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BBC: Shark fishing in Madagascar

BBC: Shark fishing in Madagascar

Traditional boats



The village of Andavadoaka lies on Madagascar’s south-west coast. The 1,500 Vezo tribes-people who live there are almost entirely dependent on the sea for their livelihood. Recent estimates show that fishing accounts for 90% of the village’s economy. Each morning almost the entire male population take to the sea in traditional Vezo boats, known as pirogues.




Eighteen-year-old Michel Strongoff [wearing a red cap] and his friend Noary, who is seventeen, are shark fishermen. Strongoff left school when he was sixteen and turned to fishing as it was the only way he could see to make money. Each day they sail around 15km offshore in his brother’s boat, Jamelia. “We fish every day except Sundays and religious festivals,” says Strongoff.




The Vezo have a close relationship with the sea and they are excellent sailors. “Every Vezo knows how to sail but when there are storms we are all afraid,” says Strongoff. “We’re also afraid of sharks. The land is our home, but the sea is the shark’s home. If God wants you to die, then the shark will get you. “But maybe the sharks are scared of us too!” he says, laughing.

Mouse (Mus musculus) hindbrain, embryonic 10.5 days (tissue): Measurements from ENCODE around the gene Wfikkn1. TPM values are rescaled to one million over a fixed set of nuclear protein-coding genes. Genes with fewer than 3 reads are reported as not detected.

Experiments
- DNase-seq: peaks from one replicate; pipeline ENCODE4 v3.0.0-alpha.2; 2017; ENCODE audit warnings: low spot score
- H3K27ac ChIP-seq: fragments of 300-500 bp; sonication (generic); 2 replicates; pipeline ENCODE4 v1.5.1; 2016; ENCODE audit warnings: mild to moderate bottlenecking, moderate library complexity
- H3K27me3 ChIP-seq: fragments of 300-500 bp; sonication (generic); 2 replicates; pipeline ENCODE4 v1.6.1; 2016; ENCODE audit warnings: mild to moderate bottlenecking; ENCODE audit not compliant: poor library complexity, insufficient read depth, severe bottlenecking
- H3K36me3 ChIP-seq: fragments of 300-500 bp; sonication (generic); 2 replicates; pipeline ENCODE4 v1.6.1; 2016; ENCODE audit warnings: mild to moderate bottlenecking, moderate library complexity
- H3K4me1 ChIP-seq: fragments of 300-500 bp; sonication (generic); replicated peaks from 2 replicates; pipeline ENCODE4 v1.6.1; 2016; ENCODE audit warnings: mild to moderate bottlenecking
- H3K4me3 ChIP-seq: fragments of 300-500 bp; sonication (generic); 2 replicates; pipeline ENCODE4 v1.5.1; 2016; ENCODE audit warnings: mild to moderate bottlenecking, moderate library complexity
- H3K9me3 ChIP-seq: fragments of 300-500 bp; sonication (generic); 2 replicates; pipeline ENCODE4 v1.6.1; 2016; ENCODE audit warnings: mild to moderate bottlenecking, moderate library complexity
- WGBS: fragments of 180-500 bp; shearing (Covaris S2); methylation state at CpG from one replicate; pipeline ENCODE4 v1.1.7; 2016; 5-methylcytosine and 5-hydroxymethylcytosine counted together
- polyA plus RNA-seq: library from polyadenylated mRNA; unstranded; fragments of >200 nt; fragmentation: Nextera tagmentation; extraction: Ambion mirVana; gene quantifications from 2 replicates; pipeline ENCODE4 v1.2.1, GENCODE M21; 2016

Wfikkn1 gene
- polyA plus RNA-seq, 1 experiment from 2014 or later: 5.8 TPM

Best place



The shark nets are left in the water for up to three months but Noary and Strongoff check them every day. “We decide where to leave the nets by dropping 100m long weighted line over the side. “If it makes a sharp sound on the bottom then it’s rock. What we want is a place where the weight makes a soft sound which means a sandy bottom. “That’s the best place for sharks.”

Gift from the Gods


They have caught a juvenile hammerhead shark. “Most of the sharks we catch are small,” says Noary, “but sometimes we catch a big one, maybe 2.5m long.”

See the full story on the BBC – Photo journal: Shark fishing in Madagascar


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